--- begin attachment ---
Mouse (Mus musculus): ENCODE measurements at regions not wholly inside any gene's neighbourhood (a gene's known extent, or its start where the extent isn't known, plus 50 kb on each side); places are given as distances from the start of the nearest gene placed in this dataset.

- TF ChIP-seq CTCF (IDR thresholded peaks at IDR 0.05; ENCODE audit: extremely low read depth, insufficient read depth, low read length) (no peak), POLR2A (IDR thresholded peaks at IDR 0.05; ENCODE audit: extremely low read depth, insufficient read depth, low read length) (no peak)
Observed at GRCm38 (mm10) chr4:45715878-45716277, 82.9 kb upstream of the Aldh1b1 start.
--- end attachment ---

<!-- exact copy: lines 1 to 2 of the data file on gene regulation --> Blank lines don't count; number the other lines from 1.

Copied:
Mouse (Mus musculus): ENCODE measurements at regions not wholly inside any gene's neighbourhood (a gene's known extent, or its start where the extent isn't known, plus 50 kb on each side); places are given as distances from the start of the nearest gene placed in this dataset.

- TF ChIP-seq CTCF (IDR thresholded peaks at IDR 0.05; ENCODE audit: extremely low read depth, insufficient read depth, low read length) (no peak), POLR2A (IDR thresholded peaks at IDR 0.05; ENCODE audit: extremely low read depth, insufficient read depth, low read length) (no peak)